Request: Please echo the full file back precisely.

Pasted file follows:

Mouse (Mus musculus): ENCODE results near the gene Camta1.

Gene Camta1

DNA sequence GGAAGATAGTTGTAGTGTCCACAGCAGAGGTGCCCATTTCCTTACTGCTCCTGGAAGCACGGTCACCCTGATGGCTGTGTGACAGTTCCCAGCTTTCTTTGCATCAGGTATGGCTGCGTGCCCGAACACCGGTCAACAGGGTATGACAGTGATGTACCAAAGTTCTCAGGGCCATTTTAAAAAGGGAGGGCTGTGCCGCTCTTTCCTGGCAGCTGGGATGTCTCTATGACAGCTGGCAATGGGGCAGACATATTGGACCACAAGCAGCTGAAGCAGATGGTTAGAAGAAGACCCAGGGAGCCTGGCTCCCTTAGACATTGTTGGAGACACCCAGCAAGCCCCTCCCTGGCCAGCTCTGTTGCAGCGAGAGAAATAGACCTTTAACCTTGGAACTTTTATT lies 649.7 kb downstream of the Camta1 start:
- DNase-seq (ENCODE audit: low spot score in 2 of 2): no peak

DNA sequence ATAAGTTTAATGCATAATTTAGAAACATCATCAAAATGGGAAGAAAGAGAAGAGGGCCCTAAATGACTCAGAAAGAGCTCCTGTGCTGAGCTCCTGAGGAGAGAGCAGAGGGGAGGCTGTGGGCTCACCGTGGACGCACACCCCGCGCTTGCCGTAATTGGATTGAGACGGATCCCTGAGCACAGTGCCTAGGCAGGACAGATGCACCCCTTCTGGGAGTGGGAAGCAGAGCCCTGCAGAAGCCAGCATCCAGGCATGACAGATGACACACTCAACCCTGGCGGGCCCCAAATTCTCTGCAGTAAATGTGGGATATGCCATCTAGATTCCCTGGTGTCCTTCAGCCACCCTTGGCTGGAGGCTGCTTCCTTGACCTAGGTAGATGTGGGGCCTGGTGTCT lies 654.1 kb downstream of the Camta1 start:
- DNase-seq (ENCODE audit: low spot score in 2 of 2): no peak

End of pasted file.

Mouse (Mus musculus): ENCODE results near the gene Camta1.

Gene Camta1

DNA sequence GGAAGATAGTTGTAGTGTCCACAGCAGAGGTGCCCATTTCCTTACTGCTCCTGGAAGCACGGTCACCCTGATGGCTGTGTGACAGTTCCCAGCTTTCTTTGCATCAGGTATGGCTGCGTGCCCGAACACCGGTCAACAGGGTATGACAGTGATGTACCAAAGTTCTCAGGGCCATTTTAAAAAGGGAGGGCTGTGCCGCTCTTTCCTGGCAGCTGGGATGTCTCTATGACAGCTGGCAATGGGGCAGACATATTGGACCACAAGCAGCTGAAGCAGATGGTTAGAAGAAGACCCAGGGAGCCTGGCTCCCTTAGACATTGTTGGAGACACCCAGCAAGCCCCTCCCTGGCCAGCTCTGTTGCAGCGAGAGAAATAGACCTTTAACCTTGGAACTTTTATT lies 649.7 kb downstream of the Camta1 start:
- DNase-seq (ENCODE audit: low spot score in 2 of 2): no peak

DNA sequence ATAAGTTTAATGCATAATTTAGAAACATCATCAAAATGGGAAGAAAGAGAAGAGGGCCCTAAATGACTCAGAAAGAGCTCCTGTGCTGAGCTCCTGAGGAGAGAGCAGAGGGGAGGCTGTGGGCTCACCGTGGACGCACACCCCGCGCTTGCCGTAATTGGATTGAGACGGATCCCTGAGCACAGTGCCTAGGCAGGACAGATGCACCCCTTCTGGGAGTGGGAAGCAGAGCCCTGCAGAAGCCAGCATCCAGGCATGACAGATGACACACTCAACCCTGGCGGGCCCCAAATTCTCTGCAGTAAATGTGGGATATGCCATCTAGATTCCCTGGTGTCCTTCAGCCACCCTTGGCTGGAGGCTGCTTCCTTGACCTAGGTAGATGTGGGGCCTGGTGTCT lies 654.1 kb downstream of the Camta1 start:
- DNase-seq (ENCODE audit: low spot score in 2 of 2): no peak